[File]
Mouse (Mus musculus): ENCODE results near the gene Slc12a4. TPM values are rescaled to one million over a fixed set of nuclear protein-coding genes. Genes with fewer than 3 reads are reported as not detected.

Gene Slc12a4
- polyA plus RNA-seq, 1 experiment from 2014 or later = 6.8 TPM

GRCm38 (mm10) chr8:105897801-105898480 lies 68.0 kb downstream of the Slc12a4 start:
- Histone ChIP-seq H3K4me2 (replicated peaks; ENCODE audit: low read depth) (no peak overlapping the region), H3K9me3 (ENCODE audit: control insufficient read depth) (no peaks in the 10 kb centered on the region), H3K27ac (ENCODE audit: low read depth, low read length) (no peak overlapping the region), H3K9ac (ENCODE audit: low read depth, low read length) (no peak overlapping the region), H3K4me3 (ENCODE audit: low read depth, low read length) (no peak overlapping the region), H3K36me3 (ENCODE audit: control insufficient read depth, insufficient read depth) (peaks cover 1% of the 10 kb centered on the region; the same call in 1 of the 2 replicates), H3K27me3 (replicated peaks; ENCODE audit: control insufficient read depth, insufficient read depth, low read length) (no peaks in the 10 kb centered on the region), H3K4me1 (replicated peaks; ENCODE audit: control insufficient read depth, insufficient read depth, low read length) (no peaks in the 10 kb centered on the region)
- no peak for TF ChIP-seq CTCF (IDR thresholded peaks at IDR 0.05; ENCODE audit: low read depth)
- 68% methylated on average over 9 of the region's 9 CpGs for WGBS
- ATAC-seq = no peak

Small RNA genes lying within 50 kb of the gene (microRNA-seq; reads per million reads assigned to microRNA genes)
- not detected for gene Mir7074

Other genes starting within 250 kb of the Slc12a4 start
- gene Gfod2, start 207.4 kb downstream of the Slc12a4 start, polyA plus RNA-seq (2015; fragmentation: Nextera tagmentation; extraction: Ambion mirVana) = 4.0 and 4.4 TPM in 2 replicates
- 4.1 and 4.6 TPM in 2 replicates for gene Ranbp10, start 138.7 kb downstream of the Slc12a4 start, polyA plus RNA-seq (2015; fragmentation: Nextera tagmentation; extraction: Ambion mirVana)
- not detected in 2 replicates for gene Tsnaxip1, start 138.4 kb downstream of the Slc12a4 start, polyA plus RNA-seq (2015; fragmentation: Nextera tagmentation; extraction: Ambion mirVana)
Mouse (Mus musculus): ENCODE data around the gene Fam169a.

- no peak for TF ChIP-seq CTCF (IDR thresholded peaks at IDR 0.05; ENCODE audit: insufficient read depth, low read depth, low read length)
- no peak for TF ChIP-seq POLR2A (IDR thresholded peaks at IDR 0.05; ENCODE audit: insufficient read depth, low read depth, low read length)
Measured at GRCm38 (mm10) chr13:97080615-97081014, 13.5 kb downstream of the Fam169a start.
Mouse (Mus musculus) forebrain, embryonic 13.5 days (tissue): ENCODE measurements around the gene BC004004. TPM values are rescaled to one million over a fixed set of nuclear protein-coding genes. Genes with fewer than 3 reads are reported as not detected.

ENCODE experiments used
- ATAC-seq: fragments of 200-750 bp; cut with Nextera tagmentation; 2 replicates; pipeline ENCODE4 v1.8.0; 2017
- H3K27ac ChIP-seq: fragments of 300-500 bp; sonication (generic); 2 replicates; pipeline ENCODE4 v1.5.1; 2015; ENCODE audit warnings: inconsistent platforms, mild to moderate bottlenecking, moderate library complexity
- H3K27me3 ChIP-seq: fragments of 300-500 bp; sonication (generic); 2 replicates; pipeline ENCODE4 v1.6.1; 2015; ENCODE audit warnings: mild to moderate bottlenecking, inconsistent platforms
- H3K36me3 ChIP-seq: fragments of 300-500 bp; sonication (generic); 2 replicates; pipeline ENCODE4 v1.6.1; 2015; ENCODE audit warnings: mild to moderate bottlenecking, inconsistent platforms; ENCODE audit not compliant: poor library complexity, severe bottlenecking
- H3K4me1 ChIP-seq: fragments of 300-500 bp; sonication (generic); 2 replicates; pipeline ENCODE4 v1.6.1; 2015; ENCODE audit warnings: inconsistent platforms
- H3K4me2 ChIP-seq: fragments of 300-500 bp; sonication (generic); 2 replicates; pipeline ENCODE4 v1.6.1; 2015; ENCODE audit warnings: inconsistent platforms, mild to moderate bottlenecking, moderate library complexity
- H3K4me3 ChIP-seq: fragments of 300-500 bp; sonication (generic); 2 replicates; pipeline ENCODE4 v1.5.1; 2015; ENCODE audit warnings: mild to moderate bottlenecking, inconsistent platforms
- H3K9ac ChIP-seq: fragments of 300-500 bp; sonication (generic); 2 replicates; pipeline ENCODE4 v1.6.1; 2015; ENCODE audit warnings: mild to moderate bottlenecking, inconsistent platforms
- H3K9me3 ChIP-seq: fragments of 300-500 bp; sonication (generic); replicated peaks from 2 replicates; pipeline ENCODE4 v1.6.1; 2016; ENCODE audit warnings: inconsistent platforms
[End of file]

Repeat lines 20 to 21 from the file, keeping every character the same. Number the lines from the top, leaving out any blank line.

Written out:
ENCODE experiments used
- ATAC-seq: fragments of 200-750 bp; cut with Nextera tagmentation; 2 replicates; pipeline ENCODE4 v1.8.0; 2017